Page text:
BOOK REVIEW: Caraval, by Stephanie Garber

BOOK REVIEW: Caraval, by Stephanie GarberTitle: Caraval by Stephanie Garber
Series: Caraval #1
Published by Flatiron Books
Published: January 31st 2017
Genres: Young Adult, Fantasy
Pages: 407
Format: Trade Paper
Source: Work
Goodreads

 Hope is a powerful thing. Some say it’s a different breed of magic altogether.

The buzz for Stephanie Garber’s Caraval said it’s perfect for those who like Erin Morgenstern’s The Night Circus and Neil Gaiman in general, but you know, for teen audiences. While it lacks the complexities found in Morgenstern’s and Gaiman’s works, I can see why other people made the connection. It’s magical, and it’s that kind of YA fantasy that’s like candy, all sweet, a little sour, not much by way of depth, so if you’re expecting the kind of depth and complexity that The Night Circus offered, you’ll be disappointed. This is the kind of book I can see myself reading again while at the beach or outside in the summer with a cold drink. I really enjoyed reading this. I struggled for the first fifty or so pages because I think I was expecting a similar kind of world-building that came with The Night Circus or the ominous, lingering darkness found in Gaiman’s works, but once the story really started picking up speed, I couldn’t put this down.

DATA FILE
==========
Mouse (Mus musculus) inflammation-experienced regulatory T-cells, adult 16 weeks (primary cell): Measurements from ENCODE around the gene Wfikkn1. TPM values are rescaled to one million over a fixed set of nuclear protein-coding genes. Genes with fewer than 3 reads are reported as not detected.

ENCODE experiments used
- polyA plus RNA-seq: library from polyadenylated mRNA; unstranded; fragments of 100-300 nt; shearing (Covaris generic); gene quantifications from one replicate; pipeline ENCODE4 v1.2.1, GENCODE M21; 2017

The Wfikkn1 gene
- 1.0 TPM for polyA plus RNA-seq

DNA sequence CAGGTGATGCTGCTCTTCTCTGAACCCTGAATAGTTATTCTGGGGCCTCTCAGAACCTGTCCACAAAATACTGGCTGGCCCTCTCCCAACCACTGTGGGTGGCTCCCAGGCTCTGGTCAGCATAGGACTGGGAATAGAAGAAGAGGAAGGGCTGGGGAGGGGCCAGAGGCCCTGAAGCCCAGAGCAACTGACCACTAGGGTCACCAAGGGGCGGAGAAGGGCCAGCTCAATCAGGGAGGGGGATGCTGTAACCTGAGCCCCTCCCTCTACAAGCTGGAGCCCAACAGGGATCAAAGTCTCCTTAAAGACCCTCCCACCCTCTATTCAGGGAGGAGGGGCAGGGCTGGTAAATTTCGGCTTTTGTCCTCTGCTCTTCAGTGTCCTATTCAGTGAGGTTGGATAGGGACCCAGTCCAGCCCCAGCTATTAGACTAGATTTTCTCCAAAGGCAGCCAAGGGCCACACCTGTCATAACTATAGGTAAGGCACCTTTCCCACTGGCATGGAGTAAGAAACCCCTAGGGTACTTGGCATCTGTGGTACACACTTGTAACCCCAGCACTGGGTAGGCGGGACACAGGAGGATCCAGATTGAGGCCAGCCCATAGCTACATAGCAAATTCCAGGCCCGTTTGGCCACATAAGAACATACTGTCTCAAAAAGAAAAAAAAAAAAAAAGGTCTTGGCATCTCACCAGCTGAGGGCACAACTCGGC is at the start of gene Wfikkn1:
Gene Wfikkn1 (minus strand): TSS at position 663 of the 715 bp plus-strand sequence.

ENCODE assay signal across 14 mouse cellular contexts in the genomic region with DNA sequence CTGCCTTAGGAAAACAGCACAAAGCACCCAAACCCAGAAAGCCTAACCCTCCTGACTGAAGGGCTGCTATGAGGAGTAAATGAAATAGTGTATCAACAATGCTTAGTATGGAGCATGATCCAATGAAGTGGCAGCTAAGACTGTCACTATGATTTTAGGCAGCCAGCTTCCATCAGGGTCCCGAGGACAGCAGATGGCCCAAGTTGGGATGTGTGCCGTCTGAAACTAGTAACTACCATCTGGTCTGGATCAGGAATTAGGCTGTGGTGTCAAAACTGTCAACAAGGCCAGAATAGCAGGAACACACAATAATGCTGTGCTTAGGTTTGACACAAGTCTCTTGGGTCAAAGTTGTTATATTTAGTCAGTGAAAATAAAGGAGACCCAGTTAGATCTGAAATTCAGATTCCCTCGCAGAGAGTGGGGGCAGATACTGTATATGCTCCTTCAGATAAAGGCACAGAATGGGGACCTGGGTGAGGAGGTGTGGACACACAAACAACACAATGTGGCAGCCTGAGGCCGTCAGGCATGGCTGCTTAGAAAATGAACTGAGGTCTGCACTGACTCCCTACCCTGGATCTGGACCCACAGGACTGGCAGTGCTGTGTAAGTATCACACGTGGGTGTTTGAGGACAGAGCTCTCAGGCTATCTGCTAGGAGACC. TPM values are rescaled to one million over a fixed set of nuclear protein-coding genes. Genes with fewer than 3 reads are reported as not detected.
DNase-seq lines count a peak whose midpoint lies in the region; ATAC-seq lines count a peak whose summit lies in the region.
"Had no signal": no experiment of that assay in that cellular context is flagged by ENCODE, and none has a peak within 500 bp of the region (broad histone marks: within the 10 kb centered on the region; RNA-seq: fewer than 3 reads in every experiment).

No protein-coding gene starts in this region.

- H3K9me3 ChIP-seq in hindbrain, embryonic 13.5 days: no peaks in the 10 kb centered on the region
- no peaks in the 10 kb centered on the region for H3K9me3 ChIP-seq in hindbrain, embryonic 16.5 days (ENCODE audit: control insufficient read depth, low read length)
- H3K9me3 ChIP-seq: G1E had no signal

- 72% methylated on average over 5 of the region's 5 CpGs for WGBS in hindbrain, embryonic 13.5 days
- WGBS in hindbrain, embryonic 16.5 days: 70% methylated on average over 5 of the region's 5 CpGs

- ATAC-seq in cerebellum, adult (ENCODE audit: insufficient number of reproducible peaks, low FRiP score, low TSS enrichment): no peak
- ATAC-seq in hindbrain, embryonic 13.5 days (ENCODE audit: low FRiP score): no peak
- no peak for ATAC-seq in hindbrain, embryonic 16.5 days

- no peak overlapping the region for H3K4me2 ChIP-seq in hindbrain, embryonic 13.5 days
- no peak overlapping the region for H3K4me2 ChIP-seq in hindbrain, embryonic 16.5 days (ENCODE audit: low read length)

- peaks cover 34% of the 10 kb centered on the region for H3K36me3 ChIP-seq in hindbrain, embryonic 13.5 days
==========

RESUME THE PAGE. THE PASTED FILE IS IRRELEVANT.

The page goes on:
Caraval follows two sisters, Scarlett and Tella, who live with their overbearing, abusive father. They’ve never left their homeland, and Scarlett has especially dreamed of visiting the mythical, traveling Caraval. The invitations are exclusive, but Tella and a mysterious sailor whisk Scarlett away to the oft-dreamed about place. Once there, Scarlett realizes that there is so much more to Caraval that she could imagine and danger is always within reach, that all sorts of risks are involved with games.

The romance and everything seemed to be a whirlwind ride and almost a little too fast-paced, but then I remembered what it was like to have a crush on someone when I was younger, and the rise and fall of that crush seemed to only take a week with a burst of intense emotion between the beginning and the end. In that sense, it almost seems like a warning to the younger crowd – be mindful of your heart, your desires, and your hope, because it might be destructive if you don’t think it through.

I received an advance copy of this book through my work. All opinions are my own.

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